Like any true technology cultist, President Obama mentions technology, inefficiency, but never the people who make up government as the source of government “problems.” Nor does he appear to realize that technology cannot fix the people who make up government.
Those out-dated information systems he alludes to were built and are maintained under contract with vendors. Systems that are used by users who are accustomed to those systems and will resist changing to others. Still other systems rely upon those systems being as they are in terms of work flow. And so on. At its very core, the problem of government isn’t technology.
It’s the twin requirement that it be composed of and supplied by people, all of who have a vested interest and comfort level with the technology they use and, don’t forget, government has to operate 24/7, 365 days out of the year.
There is no time to take down part of the government to develop new technology, train users in its use and at the same time, run all the current systems which are, to some degree, meeting current requirements.
As an antidote to the technology cultism that infects President Obama and his administration, consider reading Geek Heresy, the description of which reads:
In 2004, Kentaro Toyama, an award-winning computer scientist, moved to India to start a new research group for Microsoft. Its mission: to explore novel technological solutions to the world’s persistent social problems. Together with his team, he invented electronic devices for under-resourced urban schools and developed digital platforms for remote agrarian communities. But after a decade of designing technologies for humanitarian causes, Toyama concluded that no technology, however dazzling, could cause social change on its own.
Technologists and policy-makers love to boast about modern innovation, and in their excitement, they exuberantly tout technology’s boon to society. But what have our gadgets actually accomplished? Over the last four decades, America saw an explosion of new technologies – from the Internet to the iPhone, from Google to Facebook – but in that same period, the rate of poverty stagnated at a stubborn 13%, only to rise in the recent recession. So, a golden age of innovation in the world’s most advanced country did nothing for our most prominent social ill.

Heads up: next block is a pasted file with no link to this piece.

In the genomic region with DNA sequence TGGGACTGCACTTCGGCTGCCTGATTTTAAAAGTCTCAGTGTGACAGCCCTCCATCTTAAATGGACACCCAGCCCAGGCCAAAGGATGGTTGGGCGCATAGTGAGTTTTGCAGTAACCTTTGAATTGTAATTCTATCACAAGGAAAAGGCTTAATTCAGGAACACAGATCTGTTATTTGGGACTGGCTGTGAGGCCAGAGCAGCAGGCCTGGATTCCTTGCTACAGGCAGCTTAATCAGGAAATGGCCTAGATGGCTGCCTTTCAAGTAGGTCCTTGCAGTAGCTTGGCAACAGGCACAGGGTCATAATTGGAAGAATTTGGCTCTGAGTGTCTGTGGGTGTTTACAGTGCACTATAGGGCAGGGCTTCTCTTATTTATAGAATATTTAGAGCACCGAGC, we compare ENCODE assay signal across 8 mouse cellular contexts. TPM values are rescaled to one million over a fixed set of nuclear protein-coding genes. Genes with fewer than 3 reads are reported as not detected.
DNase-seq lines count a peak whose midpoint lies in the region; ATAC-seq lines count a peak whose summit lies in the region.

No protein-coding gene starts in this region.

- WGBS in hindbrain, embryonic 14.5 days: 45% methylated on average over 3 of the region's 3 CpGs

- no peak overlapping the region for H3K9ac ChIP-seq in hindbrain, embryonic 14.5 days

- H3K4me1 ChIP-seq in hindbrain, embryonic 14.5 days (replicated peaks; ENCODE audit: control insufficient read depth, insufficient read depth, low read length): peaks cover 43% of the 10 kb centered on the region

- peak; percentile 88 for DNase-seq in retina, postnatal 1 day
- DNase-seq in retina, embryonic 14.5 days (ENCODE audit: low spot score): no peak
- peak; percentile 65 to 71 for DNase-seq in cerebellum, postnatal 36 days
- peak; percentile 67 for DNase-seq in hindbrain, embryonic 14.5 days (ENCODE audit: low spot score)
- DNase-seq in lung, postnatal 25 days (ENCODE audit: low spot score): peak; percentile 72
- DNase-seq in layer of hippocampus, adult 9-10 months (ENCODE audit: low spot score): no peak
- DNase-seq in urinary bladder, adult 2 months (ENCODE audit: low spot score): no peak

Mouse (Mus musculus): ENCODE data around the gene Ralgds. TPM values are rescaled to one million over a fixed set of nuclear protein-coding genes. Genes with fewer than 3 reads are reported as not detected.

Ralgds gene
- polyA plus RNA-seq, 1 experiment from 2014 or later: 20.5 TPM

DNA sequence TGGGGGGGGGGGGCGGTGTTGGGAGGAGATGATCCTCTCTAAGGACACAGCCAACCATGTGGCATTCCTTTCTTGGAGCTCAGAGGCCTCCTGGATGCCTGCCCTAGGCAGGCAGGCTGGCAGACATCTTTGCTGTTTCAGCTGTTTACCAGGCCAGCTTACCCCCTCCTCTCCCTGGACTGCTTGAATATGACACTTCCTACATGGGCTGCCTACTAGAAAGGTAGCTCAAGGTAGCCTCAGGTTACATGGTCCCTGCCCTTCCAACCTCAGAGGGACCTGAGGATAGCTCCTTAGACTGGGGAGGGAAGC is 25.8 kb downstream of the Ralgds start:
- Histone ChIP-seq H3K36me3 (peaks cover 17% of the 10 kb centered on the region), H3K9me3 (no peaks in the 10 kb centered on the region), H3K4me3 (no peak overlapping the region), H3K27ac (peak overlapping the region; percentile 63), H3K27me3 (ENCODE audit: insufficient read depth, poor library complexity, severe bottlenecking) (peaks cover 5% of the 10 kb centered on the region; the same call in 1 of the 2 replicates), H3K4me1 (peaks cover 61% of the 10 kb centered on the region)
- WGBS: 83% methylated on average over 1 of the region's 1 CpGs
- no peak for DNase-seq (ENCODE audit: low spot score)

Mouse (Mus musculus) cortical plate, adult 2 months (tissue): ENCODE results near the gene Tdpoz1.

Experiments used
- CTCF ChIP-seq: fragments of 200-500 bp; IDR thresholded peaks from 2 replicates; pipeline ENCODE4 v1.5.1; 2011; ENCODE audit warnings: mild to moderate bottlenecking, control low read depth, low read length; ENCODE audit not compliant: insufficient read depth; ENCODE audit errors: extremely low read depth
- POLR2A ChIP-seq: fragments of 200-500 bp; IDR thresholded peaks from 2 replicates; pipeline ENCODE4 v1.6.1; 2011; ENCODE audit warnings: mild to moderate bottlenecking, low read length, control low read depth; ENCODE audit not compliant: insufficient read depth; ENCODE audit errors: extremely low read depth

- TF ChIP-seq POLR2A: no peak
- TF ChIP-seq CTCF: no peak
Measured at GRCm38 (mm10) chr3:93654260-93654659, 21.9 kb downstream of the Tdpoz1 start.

Toyama’s warning resounds: Don’t believe the hype! Technology is never the main driver of social progress. Geek Heresy inoculates us against the glib rhetoric of tech utopians by revealing that technology is only an amplifier of human conditions. By telling the moving stories of extraordinary people like Patrick Awuah, a Microsoft millionaire who left his lucrative engineering job to open Ghana’s first liberal arts university, and Tara Sreenivasa, a graduate of a remarkable South Indian school that takes children from dollar-a-day families into the high-tech offices of Goldman Sachs and Mercedes-Benz, Toyama shows that even in a world steeped in technology, social challenges are best met with deeply social solutions.
Government is a social problem and to reach for a technology fix first, is a guarantee of yet another government failure.